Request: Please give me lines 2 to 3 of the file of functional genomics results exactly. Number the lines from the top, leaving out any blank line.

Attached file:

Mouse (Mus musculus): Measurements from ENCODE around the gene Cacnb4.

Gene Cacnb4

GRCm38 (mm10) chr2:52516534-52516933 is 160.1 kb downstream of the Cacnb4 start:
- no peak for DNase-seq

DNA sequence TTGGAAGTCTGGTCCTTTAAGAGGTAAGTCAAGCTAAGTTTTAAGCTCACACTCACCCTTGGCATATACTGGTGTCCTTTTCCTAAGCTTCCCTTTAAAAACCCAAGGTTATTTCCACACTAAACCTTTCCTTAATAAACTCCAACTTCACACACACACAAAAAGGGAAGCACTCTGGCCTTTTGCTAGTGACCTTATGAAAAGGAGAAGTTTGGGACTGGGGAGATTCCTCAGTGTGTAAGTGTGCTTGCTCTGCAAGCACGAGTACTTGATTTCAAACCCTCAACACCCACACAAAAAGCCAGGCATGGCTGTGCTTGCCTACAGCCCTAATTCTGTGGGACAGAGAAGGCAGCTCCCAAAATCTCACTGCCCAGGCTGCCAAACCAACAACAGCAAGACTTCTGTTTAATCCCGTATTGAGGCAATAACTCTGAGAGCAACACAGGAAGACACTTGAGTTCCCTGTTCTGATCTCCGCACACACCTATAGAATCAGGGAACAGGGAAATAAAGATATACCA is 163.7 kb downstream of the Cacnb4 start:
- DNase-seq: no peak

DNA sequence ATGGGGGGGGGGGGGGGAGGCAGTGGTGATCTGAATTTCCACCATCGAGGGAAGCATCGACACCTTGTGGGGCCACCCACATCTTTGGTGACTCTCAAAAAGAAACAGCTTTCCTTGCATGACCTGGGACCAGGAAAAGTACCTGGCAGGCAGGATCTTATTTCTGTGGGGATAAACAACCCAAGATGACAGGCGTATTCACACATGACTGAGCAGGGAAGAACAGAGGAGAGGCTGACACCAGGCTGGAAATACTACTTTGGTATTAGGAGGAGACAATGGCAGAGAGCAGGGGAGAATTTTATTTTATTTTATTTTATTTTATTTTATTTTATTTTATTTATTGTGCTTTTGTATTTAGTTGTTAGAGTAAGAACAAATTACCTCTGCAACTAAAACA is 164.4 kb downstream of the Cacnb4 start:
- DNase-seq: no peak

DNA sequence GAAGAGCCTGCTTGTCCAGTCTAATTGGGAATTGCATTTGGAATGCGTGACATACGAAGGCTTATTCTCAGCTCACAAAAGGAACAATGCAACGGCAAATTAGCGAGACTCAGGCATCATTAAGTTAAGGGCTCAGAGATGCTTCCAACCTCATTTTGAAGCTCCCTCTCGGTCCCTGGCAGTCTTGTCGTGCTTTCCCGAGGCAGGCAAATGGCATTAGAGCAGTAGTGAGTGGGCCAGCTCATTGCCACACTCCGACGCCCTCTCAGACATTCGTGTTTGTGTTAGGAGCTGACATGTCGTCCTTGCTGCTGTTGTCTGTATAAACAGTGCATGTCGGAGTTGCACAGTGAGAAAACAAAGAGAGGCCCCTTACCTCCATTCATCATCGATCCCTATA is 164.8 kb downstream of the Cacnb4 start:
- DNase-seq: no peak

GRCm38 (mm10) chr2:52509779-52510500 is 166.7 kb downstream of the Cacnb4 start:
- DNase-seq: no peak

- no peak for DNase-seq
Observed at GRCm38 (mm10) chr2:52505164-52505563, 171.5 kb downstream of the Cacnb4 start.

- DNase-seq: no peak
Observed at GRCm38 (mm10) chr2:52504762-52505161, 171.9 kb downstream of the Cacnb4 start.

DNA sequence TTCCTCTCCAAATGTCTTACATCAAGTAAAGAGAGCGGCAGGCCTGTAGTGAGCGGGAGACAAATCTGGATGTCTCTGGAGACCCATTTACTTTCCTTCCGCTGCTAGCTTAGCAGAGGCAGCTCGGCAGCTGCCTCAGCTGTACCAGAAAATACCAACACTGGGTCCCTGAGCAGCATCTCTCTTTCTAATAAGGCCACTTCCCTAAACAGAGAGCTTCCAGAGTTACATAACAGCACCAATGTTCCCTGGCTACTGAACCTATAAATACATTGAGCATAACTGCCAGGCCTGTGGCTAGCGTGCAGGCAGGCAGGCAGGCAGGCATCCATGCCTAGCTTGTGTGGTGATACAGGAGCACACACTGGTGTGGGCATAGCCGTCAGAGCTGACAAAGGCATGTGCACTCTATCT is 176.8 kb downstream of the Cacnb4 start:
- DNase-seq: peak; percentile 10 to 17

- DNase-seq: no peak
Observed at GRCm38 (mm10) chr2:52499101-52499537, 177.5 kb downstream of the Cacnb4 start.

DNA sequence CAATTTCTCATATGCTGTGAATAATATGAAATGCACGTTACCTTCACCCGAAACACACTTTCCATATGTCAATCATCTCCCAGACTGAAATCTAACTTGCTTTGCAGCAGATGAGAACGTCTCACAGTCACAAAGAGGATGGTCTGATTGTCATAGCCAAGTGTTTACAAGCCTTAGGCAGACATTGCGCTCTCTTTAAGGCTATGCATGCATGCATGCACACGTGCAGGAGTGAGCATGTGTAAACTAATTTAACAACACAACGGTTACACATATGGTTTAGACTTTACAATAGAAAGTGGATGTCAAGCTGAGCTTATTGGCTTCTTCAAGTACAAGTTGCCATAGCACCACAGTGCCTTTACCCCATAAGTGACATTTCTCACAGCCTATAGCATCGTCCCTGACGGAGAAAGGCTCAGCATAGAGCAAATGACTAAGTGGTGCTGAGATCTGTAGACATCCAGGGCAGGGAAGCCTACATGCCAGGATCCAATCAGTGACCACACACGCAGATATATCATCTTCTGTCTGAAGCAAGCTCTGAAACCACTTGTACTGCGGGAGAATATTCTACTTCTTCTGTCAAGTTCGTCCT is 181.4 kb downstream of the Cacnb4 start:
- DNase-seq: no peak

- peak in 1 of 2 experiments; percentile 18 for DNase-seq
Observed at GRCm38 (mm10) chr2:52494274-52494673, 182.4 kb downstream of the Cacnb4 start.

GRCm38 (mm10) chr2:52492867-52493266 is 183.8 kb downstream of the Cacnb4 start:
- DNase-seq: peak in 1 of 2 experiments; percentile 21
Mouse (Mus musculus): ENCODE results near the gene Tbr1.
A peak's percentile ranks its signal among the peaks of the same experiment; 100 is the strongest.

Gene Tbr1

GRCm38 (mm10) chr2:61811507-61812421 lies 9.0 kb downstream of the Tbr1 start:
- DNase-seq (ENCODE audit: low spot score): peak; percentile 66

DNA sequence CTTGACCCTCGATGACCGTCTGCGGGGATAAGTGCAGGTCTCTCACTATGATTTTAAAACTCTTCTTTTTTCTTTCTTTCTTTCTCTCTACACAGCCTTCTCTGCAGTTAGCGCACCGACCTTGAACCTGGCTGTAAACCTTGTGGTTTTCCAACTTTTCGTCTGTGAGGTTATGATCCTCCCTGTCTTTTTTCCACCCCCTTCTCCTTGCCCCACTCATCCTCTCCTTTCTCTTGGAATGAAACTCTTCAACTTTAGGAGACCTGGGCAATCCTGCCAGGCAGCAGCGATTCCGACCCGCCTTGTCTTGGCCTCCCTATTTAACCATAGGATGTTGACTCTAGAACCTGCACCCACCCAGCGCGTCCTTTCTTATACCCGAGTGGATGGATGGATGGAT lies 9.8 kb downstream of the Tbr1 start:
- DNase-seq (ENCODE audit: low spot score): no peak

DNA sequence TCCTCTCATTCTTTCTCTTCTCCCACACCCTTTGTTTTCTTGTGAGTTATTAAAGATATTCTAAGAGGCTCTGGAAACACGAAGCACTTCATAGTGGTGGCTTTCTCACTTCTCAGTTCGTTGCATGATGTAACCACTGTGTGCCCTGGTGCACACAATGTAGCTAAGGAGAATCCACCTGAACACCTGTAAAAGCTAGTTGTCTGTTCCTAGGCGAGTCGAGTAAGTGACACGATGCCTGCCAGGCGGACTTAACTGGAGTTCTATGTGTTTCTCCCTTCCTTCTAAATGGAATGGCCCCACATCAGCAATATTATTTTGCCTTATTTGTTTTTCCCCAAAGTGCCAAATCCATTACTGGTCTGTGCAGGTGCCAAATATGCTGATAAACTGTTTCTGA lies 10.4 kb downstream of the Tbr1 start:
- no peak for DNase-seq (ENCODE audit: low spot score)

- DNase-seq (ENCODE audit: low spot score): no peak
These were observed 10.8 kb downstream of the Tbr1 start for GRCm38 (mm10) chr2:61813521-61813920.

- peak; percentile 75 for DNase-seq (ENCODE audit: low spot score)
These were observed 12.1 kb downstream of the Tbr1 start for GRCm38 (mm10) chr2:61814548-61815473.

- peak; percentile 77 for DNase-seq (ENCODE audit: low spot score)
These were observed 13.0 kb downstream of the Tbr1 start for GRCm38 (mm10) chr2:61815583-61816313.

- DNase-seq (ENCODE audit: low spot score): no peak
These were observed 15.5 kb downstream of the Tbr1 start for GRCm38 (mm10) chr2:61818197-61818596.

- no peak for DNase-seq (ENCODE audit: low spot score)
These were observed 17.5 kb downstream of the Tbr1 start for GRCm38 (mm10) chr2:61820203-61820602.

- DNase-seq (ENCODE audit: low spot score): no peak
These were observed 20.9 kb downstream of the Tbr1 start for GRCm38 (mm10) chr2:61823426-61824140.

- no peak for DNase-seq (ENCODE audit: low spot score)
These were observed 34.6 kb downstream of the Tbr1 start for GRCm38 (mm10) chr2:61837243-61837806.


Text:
Gene Cacnb4

GRCm38 (mm10) chr2:52516534-52516933 is 160.1 kb downstream of the Cacnb4 start: